The road to Dota 2‘s The International 8 has been a treacherous one for each team involved. However, the dust has finally settled after over a week of intense competition. In a dramatic grand finals, one team has claimed the first place trophy, the Aegis of Champions, and that team is none other than OG, who beat PSG.LGD 3-2.
OG winning this year’s International is a massive deal for multiple reasons. For starters, since the very first TI, the order of TI winners has been the same: odd years go to Western teams, and even years go to Chinese teams. This narrative of TI grand finals has been unbroken up until now. While OG played a Chinese team in the grand finals, and it seemed like China would continue this trend, OG pulled out all the stops to completely flip that narrative on its head. More importantly, this win is significant because the OG squad was formed just a month before the qualifiers for The International, and as a result, they were one of the least favorited teams to make it far into the tournament, let alone take the entire thing.
OG formed its current roster out of the ashes from longtime friend and player of OG, Fly, as well as S4, an immaculate mid player, and Resolut1on. The leave of these three players were sudden, and as such, OG had to use their coach, Ceb, relatively unknown player, Topson, and inactive player ana, in order to fill up their roster in order to continue participating in the tournament. Going in to the phases leading up to The International 8, OG had to qualify for the main qualifiers, and then through those qualifiers, officially qualify for a spot in the group stages.
Once the team had gotten to this point, many dismissed this performance, as all of the European powerhouses were already invited to The International 8. As the group stages went on, however, they found themselves in the top 4 of their group, netting them a spot in the upper bracket. However, many fans were awestruck by their performance in the upper bracket. OG took on significant challenger, VGJ.Storm, and beat them 2-0. Next up, the team took on EG, the team that housed previous teammates Fly and S4. In an emotional match, OG pulled off an impressive comeback, defeating EG in game 3 and saving themselves from getting knocked into the lower bracket.
Next up, OG had to face the strongest, and only remaining Chinese team, in the tournament, PSG.LGD. While each team went back and forth, game 3 was, once again, another impressive display from OG. Despite being behind for a significant portion of the game, the team worked together perfectly to dramatically turn the tide. The team was quite literally one minor misplay away from losing when LGD were attacking their ancient. With LGD tasting victory, the team made a long, final push to attempt to end the game by destroying OG’s ancient, but with immaculate plays all around, especially from JerAx, OG thwarted the Chinese team’s advances, and managed to put LGD into a bad place after almost losing. In a rush to end the game with the window of opportunity granted to them, they barreled down mid to immediately start destroying LGD’s ancient, and although LGD fought until the bitter end, it proved too much, and OG made their way to the grand finals off of that win.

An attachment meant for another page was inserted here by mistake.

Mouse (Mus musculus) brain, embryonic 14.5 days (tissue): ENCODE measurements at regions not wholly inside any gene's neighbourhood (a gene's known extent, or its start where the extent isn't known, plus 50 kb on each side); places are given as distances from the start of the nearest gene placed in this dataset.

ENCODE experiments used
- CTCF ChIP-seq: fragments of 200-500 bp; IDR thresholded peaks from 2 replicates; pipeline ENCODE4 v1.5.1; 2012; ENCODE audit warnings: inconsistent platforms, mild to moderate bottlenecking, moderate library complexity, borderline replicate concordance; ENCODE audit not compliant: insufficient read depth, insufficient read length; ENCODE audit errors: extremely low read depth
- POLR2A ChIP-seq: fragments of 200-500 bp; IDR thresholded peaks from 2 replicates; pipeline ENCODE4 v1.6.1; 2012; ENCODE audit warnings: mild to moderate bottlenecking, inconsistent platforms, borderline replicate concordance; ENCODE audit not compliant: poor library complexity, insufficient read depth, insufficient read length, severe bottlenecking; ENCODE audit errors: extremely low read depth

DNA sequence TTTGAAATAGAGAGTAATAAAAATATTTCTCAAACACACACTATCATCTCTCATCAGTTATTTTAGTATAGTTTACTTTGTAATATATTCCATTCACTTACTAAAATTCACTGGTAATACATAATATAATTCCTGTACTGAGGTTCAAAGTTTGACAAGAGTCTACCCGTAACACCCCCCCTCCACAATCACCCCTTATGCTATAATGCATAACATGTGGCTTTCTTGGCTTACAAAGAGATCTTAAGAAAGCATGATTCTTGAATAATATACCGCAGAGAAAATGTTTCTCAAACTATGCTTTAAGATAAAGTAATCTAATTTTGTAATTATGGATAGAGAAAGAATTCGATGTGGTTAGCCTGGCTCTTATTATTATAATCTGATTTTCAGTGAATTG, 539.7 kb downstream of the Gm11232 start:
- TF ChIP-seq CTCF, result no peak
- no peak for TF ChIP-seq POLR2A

In the grand finals, however, LGD made it back for a rematch after defeating EG 2-0. Game one of the series went to the way of OG, and it was a clean game at that, with OG taking strong command of that game. However, problems arised game 2, with LGD dominating the rag-tag gang of OG. Much of the same happened in game 3, with LGD not giving OG a chance to make one of their legendary comebacks that they had been pulling off all tournament. Game 4 was looking to be much of the same, with LGD poised to take home the Aegis with a significant objective, gold, and exp advantage. Things quite literally looked long over at the 46 minute mark, but for the next 19 minute, however, OG had other plans, and slowly but surely, clawed their way back from a game almost everyone considered lost. Once again, the entire team worked in perfect unison, and forced a game 5, a feat that has not happened at a TI event in half a decade.
During game 5, once again, the game seemed to be going the way of LGD, with a decent gold and exp going their way. At one point, LGD had 22 kills up against OG’s 6, but once again, almost like in a fairy tale, OG eventually got into a position where they team wiped LGD, keeping their hopes of winning alive. Once that happened, things began to slowly snowball into OG’s favor, with teamfight after teamfight ending in favor of OG. Smelling blood in the water, OG made their push, and after what seemed like an eternity, LGD were eventually pushed into checkmate, and OG, against literally all odds, won the entire tournament.
In addition to this impressive win, Topson, their mid player, ended up winning his first ever LAN event, as well as the biggest tournament in the world. He went from trying to break into the professional Dota 2 scene with only a couple years of professional play under his belt, and winning just a little over $3,000, to winning over $2 million by joining a team in shambles on short notice. This win has cemented Topson not only as one of the best players in the world, but also as having one of the most, if not the most, impressive and amazing underdog stories in Dota 2‘s entire history.
You can watch the recap of this amazing grand finals below: